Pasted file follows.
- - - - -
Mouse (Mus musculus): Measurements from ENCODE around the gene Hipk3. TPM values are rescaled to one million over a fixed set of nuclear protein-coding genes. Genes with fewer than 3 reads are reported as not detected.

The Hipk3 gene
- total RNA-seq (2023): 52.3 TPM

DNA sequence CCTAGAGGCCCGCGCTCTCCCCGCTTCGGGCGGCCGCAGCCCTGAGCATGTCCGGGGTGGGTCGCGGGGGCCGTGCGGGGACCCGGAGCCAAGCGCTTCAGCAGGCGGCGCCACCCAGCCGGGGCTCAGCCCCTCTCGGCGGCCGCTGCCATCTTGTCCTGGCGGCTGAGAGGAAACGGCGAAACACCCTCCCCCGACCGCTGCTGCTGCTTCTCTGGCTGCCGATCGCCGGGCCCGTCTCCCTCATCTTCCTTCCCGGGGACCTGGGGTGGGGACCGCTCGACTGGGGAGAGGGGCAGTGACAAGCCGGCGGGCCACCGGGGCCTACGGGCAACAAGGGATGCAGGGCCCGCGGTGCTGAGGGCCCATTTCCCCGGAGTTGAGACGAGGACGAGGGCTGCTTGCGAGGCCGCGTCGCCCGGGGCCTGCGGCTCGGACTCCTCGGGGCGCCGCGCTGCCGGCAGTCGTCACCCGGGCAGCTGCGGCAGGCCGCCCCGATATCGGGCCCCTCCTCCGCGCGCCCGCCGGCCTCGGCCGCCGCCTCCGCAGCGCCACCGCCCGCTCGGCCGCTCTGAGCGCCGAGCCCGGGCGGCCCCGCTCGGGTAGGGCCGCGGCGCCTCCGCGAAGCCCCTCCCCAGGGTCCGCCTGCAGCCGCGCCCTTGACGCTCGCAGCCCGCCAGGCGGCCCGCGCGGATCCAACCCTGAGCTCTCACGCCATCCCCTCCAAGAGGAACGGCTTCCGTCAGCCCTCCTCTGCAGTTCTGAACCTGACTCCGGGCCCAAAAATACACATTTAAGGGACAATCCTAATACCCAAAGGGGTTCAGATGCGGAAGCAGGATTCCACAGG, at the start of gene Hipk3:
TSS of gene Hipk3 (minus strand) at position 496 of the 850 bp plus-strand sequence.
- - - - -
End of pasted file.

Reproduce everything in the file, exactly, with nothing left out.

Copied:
Mouse (Mus musculus): Measurements from ENCODE around the gene Hipk3. TPM values are rescaled to one million over a fixed set of nuclear protein-coding genes. Genes with fewer than 3 reads are reported as not detected.

The Hipk3 gene
- total RNA-seq (2023): 52.3 TPM

DNA sequence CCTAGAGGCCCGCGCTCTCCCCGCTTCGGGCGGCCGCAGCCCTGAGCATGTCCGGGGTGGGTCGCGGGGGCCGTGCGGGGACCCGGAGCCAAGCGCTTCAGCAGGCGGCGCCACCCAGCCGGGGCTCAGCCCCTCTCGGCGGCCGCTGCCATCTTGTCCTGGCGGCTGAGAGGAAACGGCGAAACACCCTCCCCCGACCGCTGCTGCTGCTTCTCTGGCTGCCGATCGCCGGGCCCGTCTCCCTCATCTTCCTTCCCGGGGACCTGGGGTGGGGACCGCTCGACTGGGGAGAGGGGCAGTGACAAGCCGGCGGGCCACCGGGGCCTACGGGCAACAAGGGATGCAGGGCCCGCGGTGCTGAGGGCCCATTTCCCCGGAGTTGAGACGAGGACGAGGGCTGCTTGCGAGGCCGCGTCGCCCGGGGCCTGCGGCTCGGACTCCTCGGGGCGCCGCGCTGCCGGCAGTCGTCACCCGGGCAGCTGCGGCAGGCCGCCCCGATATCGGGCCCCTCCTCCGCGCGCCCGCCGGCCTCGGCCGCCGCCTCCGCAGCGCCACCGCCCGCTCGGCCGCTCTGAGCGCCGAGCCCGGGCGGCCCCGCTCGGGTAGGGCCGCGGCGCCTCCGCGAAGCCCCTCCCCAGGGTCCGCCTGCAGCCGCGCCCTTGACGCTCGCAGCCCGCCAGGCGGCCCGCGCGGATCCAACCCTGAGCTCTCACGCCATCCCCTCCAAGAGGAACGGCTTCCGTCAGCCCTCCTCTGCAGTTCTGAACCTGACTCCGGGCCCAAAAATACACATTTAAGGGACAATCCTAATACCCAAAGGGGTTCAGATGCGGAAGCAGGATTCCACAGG, at the start of gene Hipk3:
TSS of gene Hipk3 (minus strand) at position 496 of the 850 bp plus-strand sequence.